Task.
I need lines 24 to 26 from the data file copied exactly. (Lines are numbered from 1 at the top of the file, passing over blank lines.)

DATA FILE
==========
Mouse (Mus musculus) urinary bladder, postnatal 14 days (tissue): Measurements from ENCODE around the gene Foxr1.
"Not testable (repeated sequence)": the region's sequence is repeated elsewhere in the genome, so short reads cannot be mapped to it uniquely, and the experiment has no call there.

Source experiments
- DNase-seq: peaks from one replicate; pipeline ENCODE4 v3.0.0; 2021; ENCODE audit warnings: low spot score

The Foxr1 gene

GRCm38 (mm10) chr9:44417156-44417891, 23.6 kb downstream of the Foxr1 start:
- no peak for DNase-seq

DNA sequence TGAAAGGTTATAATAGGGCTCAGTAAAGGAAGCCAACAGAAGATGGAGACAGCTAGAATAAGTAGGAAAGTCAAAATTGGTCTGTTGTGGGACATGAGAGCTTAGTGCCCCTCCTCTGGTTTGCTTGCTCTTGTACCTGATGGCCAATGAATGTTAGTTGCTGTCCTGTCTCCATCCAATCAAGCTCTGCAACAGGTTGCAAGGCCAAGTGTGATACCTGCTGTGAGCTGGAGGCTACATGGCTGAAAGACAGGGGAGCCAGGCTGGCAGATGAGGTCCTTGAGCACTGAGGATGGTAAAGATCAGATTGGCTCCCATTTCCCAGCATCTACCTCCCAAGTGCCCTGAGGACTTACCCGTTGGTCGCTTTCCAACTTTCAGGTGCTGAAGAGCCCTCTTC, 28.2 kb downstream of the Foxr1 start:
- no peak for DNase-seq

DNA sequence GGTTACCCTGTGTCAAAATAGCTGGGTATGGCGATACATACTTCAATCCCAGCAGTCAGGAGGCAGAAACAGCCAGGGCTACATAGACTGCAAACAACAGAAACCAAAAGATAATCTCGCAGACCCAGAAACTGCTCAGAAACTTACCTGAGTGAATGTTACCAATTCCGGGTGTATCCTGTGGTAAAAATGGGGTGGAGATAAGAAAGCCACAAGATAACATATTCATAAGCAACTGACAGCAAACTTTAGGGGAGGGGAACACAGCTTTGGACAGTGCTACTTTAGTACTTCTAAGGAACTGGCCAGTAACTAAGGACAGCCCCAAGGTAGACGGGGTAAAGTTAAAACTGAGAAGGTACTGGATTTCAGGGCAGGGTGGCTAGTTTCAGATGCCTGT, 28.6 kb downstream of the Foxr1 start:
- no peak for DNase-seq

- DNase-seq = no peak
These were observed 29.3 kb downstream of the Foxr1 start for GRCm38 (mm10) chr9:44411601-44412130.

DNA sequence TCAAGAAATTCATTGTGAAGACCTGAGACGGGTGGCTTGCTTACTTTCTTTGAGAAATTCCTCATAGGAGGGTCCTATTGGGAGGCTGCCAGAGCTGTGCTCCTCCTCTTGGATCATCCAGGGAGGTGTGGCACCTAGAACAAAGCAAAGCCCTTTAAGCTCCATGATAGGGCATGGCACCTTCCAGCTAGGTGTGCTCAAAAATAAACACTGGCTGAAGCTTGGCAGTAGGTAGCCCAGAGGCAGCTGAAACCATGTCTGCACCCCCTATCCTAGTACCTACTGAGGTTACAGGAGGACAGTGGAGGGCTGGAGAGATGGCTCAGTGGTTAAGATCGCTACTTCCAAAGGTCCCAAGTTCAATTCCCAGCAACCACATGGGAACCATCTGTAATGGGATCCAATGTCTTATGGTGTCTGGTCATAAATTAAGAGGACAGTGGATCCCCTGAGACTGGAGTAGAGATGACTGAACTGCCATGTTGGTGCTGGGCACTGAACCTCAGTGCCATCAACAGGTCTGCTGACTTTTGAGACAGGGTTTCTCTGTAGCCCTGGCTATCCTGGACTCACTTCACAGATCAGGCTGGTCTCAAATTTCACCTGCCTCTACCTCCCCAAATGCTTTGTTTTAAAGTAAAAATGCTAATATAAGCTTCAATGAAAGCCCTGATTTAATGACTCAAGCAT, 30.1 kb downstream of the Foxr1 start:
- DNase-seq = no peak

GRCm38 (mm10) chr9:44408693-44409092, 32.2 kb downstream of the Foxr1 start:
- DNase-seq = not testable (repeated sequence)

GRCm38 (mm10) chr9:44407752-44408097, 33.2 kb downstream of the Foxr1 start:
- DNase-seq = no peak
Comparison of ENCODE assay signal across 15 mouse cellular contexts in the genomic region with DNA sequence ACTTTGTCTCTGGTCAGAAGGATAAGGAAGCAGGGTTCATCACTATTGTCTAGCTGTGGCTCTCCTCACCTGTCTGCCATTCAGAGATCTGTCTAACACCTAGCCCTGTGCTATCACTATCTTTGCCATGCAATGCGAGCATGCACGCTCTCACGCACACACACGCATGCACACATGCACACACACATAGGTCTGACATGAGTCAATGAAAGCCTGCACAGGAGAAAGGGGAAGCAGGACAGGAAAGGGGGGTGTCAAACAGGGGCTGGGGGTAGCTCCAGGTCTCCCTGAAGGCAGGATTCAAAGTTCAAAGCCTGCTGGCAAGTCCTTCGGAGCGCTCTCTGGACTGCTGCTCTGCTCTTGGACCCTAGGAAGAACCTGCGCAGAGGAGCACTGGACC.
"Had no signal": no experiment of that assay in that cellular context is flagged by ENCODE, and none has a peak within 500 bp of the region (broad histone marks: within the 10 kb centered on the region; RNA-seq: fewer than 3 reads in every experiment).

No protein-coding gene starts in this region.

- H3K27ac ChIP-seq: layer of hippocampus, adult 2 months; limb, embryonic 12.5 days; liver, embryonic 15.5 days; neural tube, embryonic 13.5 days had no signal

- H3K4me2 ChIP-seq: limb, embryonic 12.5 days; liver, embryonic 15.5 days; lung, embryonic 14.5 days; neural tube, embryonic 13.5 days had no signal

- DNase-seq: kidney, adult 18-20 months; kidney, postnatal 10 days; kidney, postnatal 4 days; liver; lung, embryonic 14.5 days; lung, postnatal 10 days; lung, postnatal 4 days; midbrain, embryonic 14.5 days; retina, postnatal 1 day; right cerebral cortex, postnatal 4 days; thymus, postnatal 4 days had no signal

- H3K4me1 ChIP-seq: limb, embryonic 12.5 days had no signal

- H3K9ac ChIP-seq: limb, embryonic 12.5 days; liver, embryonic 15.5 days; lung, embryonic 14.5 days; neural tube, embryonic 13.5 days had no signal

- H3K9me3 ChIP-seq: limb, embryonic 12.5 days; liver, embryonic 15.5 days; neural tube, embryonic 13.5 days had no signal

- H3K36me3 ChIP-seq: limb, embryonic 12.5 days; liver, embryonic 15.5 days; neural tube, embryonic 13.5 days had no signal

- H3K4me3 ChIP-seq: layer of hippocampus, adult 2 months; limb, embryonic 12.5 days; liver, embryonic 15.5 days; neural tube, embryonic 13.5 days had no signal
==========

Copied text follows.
- H3K4me2 ChIP-seq: limb, embryonic 12.5 days; liver, embryonic 15.5 days; lung, embryonic 14.5 days; neural tube, embryonic 13.5 days had no signal

- DNase-seq: kidney, adult 18-20 months; kidney, postnatal 10 days; kidney, postnatal 4 days; liver; lung, embryonic 14.5 days; lung, postnatal 10 days; lung, postnatal 4 days; midbrain, embryonic 14.5 days; retina, postnatal 1 day; right cerebral cortex, postnatal 4 days; thymus, postnatal 4 days had no signal

- H3K4me1 ChIP-seq: limb, embryonic 12.5 days had no signal